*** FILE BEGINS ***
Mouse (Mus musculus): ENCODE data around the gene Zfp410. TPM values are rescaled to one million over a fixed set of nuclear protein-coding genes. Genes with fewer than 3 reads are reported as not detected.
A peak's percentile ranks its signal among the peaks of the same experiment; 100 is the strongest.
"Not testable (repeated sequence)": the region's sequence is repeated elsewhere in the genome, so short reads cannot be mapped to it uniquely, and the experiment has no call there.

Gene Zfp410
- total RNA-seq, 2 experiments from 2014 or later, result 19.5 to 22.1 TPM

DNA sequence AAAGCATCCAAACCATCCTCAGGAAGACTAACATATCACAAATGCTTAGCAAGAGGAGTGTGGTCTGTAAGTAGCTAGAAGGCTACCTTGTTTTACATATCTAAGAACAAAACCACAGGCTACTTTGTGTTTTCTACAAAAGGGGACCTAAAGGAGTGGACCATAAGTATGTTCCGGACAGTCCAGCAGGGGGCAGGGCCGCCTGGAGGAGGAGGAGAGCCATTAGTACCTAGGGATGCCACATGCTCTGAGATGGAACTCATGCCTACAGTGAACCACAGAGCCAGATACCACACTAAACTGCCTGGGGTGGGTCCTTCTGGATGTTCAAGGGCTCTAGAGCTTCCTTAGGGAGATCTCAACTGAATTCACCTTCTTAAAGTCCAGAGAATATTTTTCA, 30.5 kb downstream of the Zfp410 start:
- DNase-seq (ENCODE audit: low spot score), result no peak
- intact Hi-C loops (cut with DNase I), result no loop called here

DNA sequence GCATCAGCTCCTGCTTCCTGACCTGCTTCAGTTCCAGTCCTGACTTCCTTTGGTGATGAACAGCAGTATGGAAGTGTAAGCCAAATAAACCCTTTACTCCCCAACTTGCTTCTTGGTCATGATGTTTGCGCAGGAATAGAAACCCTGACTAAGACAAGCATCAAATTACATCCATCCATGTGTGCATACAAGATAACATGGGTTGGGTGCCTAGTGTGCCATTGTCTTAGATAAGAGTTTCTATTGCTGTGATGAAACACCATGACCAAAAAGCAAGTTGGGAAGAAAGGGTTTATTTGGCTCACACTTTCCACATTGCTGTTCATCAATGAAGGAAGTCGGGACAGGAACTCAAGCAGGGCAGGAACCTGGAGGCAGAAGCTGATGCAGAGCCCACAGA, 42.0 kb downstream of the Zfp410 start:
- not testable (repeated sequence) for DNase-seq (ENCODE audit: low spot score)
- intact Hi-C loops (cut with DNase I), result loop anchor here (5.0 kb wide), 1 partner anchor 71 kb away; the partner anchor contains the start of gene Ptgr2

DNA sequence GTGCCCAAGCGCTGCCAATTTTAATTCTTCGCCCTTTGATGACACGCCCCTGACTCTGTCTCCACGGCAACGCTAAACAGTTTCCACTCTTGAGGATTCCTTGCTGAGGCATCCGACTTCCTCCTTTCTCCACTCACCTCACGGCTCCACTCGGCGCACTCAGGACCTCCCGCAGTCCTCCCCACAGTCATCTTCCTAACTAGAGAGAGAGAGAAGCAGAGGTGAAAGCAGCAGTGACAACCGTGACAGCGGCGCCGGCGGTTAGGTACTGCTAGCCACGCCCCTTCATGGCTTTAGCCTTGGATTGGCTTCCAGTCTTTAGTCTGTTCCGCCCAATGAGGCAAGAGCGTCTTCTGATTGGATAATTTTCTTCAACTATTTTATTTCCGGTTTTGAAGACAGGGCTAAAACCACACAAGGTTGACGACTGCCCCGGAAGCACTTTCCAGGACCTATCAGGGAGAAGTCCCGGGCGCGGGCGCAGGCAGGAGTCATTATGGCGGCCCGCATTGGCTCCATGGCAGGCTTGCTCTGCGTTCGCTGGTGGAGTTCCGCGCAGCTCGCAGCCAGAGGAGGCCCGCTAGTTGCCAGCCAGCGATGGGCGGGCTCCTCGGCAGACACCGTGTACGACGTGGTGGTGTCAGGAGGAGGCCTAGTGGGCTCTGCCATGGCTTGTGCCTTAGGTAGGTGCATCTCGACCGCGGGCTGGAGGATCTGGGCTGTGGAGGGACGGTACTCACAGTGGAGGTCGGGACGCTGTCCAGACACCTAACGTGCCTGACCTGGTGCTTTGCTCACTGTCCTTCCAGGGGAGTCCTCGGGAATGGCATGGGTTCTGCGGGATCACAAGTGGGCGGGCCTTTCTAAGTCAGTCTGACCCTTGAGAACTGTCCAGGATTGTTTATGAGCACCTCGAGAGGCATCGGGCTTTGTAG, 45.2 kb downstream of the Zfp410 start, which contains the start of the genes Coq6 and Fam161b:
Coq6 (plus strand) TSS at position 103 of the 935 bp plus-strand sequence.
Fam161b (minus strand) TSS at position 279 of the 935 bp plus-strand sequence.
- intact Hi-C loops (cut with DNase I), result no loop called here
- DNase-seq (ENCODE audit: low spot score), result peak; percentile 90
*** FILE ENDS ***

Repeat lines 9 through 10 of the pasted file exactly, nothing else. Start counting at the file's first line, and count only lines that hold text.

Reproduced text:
DNA sequence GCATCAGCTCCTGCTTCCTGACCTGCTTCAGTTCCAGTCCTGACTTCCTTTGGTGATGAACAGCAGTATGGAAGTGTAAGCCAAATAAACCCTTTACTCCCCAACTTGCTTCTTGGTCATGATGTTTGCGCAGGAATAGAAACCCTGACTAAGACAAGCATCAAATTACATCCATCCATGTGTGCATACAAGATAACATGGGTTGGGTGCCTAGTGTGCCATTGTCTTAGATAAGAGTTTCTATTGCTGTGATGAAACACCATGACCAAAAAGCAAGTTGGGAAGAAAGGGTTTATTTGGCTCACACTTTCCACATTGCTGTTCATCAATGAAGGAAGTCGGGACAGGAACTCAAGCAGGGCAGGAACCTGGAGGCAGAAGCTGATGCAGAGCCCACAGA, 42.0 kb downstream of the Zfp410 start:
- not testable (repeated sequence) for DNase-seq (ENCODE audit: low spot score)